Engaging Students in
Kevin Bailey, Ed.D.
Teachers begin with the questions:
What is it I want my students to know and be
able to do?
How will I know when they know it?
How will they know when they know it?
Effective assessment answers those
What are some ways
your students show
what they have learned?
What are some things we
consider as “proof” that
students have learned?
Our aim is to involve students as far as
possible in the analysis and
presentation of their own work.
If the teacher is the only person giving
feedback, the balance is wrong, and
the students become powerless, with
no stake in their learning.
Feedback is often the spark that
Dr. Robert Marzano
Students can feel helpless or
incompetent when they don’t
know what their teacher wants
them to do
—anxiety sets in and gets in the
way of learning.
A portfolio is a collection of student work
gathered for a particular purpose that exhibits to
the student and others the student’s efforts,
progress or achievement in one or more areas.
NREL, 1997, p.6
Collection of works in progress.
Students choose from this collection pieces they
want to develop further.
These are typically stored in the classroom—
THEY DO NOT GO HOME! (unless copies
“…Grading and reporting should reflect
not just the final results but also how
students got there. “
Guskey, 1994, p. 17
A selection of personal writing that the student
has taken through the writing process.
The collection demonstrates the student’s best
written work in a variety of genres.
A collection of a student’s best work
The selection is typically made by the teacher
and the student over time and across disciplines.
It may include projects, writing, speeches, art, or
A collection of artifacts representing the
professional experience and achievement of the
This portfolio is often used when a candidate is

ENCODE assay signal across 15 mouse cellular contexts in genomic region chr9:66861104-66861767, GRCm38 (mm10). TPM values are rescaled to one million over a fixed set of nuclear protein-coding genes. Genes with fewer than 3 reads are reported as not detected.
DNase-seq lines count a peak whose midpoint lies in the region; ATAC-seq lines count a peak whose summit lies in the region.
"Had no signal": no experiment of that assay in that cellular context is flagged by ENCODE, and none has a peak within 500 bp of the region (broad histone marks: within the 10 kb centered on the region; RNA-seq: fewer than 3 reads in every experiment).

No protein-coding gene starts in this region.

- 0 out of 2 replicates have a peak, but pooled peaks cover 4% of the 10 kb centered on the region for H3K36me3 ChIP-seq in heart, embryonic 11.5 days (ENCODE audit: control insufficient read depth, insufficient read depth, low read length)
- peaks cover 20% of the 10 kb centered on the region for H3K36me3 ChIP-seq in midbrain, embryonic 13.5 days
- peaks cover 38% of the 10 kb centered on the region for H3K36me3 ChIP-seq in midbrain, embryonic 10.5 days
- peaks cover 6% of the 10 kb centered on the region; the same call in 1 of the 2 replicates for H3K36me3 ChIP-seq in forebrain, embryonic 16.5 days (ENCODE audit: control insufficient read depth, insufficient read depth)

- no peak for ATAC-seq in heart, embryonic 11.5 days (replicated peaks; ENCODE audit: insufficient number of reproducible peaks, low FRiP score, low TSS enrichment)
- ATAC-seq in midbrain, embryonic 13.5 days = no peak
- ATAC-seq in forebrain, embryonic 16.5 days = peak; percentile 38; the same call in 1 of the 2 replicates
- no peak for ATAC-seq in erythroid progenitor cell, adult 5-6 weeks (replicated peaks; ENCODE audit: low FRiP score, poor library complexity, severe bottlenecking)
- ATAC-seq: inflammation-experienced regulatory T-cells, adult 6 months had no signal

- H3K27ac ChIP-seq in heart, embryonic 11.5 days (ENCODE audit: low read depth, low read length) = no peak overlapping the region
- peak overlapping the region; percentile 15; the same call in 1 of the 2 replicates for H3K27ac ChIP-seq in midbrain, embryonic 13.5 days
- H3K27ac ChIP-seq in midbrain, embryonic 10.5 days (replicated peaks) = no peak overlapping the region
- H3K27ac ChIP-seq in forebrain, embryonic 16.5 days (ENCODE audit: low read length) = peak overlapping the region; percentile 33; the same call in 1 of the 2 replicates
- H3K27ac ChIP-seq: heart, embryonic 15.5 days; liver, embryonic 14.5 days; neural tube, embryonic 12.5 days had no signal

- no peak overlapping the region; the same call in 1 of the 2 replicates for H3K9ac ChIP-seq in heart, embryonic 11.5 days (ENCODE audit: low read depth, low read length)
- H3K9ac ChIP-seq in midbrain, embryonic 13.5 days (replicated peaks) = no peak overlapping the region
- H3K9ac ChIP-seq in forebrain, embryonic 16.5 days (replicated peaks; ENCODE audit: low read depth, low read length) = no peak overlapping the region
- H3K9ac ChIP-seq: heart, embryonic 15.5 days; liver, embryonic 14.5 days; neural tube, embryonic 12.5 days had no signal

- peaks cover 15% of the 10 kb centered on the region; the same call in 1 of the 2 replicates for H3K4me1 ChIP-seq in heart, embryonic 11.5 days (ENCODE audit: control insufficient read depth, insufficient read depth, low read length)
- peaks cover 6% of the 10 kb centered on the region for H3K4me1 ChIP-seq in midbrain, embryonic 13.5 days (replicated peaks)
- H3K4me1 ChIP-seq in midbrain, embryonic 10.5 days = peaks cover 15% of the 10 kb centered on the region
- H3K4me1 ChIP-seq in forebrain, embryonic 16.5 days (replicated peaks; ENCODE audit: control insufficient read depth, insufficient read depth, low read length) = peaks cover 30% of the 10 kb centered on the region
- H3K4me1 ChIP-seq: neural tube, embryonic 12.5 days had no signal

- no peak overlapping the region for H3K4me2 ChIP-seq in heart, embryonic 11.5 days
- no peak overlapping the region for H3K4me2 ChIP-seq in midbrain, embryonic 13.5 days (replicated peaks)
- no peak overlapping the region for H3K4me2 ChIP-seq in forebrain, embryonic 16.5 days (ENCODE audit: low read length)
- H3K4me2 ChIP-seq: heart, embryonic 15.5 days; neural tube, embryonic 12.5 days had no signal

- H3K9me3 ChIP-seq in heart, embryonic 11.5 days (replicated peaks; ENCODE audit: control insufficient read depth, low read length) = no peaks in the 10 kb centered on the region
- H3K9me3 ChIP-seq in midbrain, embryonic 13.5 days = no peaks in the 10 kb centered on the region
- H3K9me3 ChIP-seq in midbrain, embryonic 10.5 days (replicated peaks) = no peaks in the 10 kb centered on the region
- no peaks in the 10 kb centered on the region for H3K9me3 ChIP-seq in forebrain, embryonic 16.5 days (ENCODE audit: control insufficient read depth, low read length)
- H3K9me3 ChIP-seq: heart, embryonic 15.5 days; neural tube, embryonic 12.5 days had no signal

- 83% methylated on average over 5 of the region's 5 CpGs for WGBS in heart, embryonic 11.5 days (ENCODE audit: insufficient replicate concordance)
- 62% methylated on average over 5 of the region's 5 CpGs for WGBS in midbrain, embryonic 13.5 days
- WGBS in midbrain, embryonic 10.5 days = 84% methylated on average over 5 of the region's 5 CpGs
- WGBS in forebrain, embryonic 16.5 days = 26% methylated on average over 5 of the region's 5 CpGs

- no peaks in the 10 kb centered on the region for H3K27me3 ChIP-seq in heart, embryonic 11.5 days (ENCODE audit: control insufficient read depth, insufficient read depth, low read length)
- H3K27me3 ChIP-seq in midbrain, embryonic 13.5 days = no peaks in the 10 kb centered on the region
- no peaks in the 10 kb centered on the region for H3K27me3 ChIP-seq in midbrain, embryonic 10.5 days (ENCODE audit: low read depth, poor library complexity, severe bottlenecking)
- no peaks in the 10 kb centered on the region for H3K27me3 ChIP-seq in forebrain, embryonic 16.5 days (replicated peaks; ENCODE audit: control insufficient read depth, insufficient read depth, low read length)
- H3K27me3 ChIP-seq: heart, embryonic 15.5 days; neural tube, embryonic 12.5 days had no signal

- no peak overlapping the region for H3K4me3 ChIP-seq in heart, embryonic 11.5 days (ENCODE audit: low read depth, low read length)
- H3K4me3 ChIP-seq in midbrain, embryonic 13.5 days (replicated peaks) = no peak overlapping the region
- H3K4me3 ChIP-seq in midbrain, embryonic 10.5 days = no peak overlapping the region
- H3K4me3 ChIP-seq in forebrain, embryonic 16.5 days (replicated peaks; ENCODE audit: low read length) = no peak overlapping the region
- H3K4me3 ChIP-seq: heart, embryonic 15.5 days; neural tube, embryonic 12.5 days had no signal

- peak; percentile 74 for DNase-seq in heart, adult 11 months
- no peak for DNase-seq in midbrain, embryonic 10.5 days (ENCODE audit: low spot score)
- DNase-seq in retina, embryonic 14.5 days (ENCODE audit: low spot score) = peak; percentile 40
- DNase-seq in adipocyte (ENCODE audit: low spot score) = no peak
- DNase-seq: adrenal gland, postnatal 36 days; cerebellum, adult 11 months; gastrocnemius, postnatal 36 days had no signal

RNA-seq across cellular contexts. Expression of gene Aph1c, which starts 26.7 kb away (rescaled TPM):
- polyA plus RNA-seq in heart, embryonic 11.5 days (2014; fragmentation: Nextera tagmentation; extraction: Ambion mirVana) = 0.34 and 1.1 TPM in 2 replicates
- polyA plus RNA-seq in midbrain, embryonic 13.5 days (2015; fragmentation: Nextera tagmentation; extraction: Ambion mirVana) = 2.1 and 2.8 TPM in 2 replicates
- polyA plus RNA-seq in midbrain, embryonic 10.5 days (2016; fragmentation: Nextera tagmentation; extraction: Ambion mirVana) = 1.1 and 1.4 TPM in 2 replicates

seeking employment or recognition in the field.
A collection of artifacts that represent
achievement of the prescribed standard.
This portfolio is used to document proficiency
in program, course, or state standards.
What is your goal?
Types of learning criteria usually used for
grading and reporting fall into three
Talk about how the portfolios in your school are
currently being used: product, process, or
Or how would you envision portfolios being
used in your school: product, process, or
What do you want students to know and be able
to do with regard to portfolios?
Is your current plan the best plan?
Communicating assessment criteria
discussing the criteria with learners using
terms that they can understand,
providing examples of how the criteria can
be met in practice, and
engaging learners in peer and self-
Assessment Reform Group, 2002
One way to achieve clarity and
student engagement is through the use
Rubrics are a set of criteria used to evaluate a
student’s performance in a given area. Rubrics
consist of a fixed measurement scale and a list of
criteria that describe the characteristics or
products for each score point.
Arter and McTighe, 2001, p.181.
“Begin with the end in mind.”